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COLUMN: Why I am back in Perry County

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By PHIL WITTMER, Guest Columnist

After leaving Tell City and Perry County for the most part in 1963, and moving 300 miles away in 1966, people often ask me why I returned.

As a matter of fact, I actually ask myself that question occasionally. So, you may ask: “why not Florida, or the Carolinas or south Texas?”  Looking back, like many folks, my wife, Jeanne, and I did have several Southern tier states picked out for possible candidates when we decided to hang up our shingles.

We liked the Fort Myers, Fla., area and the three huge reservoirs in South Carolina – lakes Marion, Moultrie and Murray. We considered southern Alabama – my company had a plant in Foley, near Gulf Shores – several locations in Georgia, and the big reservoirs east of Dallas.

So what brought us back here? Was it the strange habit guys in this area have of driving with one arm draped lazily out the window? This is perhaps the only locale we’ve ever seen people do that. Nope. Is it the seemingly randomly placed stop signs in Tell City? I swear, they sneak out at night and switch them around. Nope, that isn’t it.

Could it be all the gourmet cuisine establishments? Definitely nope. Is it the pro and semi-pro sports teams? Umm, nope – even the newspapers and TV stations down here ignore the Pacers and Fort Wayne Comets. So, how about the weather, as my friend Dave described it: “summers are mild here and we only have three weeks of hard winter.”

Well, the bugger lied about the temp extremes and he failed to mention the hurricanes, droughts, floods and ice storms, so nope, that isn’t it either. And who is it that assigns people to drive back and forth between the dam and Tell City at 25 mph?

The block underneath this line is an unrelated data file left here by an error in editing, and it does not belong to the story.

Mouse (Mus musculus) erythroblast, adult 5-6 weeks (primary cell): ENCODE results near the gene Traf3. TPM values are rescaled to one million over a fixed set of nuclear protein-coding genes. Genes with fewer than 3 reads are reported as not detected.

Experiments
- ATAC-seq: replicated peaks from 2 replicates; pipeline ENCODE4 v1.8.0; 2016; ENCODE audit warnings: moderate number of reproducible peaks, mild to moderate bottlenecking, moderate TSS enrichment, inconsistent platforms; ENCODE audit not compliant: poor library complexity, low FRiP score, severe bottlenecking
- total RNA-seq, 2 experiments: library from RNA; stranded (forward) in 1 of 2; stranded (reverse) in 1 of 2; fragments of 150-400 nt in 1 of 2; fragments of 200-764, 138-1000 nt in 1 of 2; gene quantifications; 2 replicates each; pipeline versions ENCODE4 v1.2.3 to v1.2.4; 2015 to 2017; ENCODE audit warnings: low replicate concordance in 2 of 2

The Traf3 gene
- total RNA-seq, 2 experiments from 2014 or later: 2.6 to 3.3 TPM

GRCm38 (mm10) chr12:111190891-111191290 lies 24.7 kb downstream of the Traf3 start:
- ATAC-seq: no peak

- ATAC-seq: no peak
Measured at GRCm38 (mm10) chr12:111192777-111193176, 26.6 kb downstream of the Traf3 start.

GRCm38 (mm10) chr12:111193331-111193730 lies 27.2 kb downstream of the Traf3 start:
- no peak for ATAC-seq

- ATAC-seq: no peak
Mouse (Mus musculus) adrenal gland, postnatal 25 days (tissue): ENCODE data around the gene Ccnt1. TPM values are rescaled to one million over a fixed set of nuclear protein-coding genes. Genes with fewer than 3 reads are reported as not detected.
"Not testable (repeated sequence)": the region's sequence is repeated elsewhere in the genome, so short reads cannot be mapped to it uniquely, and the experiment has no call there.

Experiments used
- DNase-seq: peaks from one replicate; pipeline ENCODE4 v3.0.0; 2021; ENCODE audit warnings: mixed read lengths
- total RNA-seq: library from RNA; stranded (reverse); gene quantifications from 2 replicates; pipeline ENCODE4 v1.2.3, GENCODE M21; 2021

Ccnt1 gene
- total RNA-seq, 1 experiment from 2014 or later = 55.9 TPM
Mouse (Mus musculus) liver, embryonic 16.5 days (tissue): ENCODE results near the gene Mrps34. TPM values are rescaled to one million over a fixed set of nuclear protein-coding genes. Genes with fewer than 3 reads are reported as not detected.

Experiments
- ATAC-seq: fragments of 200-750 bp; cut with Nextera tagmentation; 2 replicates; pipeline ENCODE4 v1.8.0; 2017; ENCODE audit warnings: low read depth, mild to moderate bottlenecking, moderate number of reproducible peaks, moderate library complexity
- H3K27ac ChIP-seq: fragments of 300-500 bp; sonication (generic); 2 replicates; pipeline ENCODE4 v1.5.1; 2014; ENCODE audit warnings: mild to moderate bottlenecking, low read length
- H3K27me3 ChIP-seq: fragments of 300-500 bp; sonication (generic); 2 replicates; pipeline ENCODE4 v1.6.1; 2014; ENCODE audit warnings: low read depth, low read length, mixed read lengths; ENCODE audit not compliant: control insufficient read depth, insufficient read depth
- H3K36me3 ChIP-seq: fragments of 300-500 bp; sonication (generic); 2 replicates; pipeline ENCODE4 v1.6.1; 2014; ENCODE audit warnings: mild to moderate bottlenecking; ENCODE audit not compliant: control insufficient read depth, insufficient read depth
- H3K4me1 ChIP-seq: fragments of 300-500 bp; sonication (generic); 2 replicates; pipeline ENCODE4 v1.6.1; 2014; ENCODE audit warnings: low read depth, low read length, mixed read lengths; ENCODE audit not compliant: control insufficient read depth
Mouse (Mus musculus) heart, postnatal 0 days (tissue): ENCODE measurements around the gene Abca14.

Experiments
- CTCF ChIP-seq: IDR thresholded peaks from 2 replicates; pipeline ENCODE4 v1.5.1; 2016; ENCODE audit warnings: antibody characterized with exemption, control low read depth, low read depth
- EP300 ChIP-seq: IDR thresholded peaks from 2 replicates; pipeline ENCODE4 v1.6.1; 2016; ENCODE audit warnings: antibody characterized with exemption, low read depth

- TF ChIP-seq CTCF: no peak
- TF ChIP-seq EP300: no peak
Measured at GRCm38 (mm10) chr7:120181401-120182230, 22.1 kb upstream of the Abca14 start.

So what was it then that brought us back here? Well, it started when we found, and eventually purchased a smallish weekend place on Big Deer Creek near Rocky Point. We’re both outdoors type people, so there was lots for us to do; boating, kayaking, canoeing, hiking, shooting, fishing and just driving around.

One thing that impressed us the most is the beauty of my native county that I had taken for granted when I lived here as a youth. Now, mind you, we’ve been in 49 of the states, all of Central America and most of Europe. But we realized when driving up Gerald and Deer Creek roads on our way home each week that this is just about as pretty as any place we’ve been. Oh yes, the vistas standing on a mountain in the Alps or when rafting the Grand Canyon are breathtaking. But for a place to live, Perry County is about as pretty a place as you’ll find.

Next, let’s mention the people. In the short time we’ve lived here, we’ve made many great friends. Most of the friends we have had previously were just related to our jobs. Here, we can address Tell City and Cannelton mayors and the councilmen by their first names, and they know us.

Businessmen and women, foundation and committee members and community leaders already know us and stop to talk when me meet.

Contractors show up, perform the work – well, I might add – and then leave without demanding a big down payment, and sometimes we may not even receive an invoice for weeks. That would be completely unheard of where we’ve lived previously!

As for facilities, the great club and good folks at the Hoosier Heights Country Club is an amenity that helped to draw us here, and enhances our quality of life.

Important to us are the great libraries we have here – rare for any small community. The Rocky Point area has a good marina and restaurant as well as lots of water sports-related infrastructure – also quite important for us. Additionally, we’ve had the opportunity to actually become involved as an active and integral part of the community, wherein we can feel as though we contribute and make a difference. Another factor that you people who have always lived here may not realize is that the cost of living here is about 1.5 on a scale of 10 for the U.S. And finally, let’s not forget Julie’s Tell Street Café – our personal dining room. How would we ever do without the café and the friendly gals who “make our day” almost every day?

So, although this may be difficult at times to explain to someone who left Perry County and never returned, do I regret moving back here rather than becoming a “snow bird?” No, not one bit!

Phil Wittmer and his wife, Jeanne, live near Rocky Point. Phil’s column is one of several The News has published from county residents who have moved here or returned after years living elsewhere. These articles are submitted through the Perry County Quality of Life Committee, which operates under the Perry County Development Corp.